Three Long Years

George W. Bush, over U.S. Presidential seal, partial graphic 2005/4/28
This column was written by Michael Tomasky.
There will be those who will ape the line put out yesterday by White House spokesman Trent Duffy with regard to the pre-Katrina videotape obtained by the Associated Press. They will say that the tape shows merely that George W. Bush was "engaged," taking charge, discussing the matter days before Katrina made landfall.

They'll say it; they'll know that they're lying. What the tape and transcripts show is obvious. Bush didn't act on these desperate warnings, and then, by Thursday, September 1, lied about them when he said no one "anticipated the breach of the levees."

I was at a dinner last night when I first heard about this. Someone had a copy of the AP story in his jacket pocket. As I was discussing it with another journalist, his sole response was to shake his head and say, "Three more years."

Good God, I thought; he's right. We still need to endure three more years (okay, minus seven weeks) of this.

I'm really not sure at this point that the country and the world will survive three more years of this bumbling, deceitful, artificial, and thoroughly mediocre man, and his bumbling, deceitful, artificial, and thoroughly mediocre courtiers. (Liberals, let's just start saying it insistently and unapologetically: We were not being "elitists"; we were right in the first place – he is just not smart enough to be the president of the United States.)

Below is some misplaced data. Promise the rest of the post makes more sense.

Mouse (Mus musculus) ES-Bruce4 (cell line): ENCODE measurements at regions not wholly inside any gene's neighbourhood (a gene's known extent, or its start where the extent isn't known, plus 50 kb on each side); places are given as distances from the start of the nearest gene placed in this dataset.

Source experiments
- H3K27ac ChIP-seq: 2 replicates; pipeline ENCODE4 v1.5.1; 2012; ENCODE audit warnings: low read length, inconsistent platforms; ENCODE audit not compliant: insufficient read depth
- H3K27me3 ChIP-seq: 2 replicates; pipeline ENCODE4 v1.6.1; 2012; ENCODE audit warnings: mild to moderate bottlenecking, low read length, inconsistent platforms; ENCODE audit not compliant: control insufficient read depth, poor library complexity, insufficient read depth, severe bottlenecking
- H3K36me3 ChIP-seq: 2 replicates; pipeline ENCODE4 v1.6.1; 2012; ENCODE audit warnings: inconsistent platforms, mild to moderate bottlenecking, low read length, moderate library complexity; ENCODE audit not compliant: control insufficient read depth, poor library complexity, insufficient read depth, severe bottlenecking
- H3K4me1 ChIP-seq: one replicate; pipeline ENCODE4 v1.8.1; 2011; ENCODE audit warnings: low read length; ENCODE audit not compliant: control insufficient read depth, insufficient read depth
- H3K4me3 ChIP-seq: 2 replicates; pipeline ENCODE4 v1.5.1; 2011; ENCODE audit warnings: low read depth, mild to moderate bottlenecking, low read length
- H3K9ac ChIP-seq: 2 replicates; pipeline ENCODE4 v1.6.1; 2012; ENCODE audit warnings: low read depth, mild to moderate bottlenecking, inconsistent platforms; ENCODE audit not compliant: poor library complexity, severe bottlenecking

I suppose the world has survived far worse; it did survive Hitler (and no, this is not a "Hitler comparison"; I said Hitler was far worse, so leave that frail and exaggerated arrow in your quiver). So, yes, I suppose we'll "survive" in the sense that the United States of America and the world will still be here.

But what kind of country and world? I say this not as an ideologue, but as a citizen: The prospect of relying on these incompetents to protect us and manage the world for three more years is genuinely alarming.

I live in the metropolitan area and work in the heart of the city that is target number two (maybe three; maybe one) for a nuclear dirty bomb. What evidence am I supposed to rely on to think that this might not happen next year, next week, tomorrow?

The administration's defenders will say that there hasn't been an attack since 9-11. The rest of us, in the real world, know the truth: They could have done a lot more, perhaps even prevented 9-11 in the first place; and while no administration can prevent everything, this one's policies and actions have increased hatred of America and made the possibility of such attacks far more likely. We know that the number of terrorist attacks worldwide has nearly quadrupled since 9-11, in part because of this administration's actions.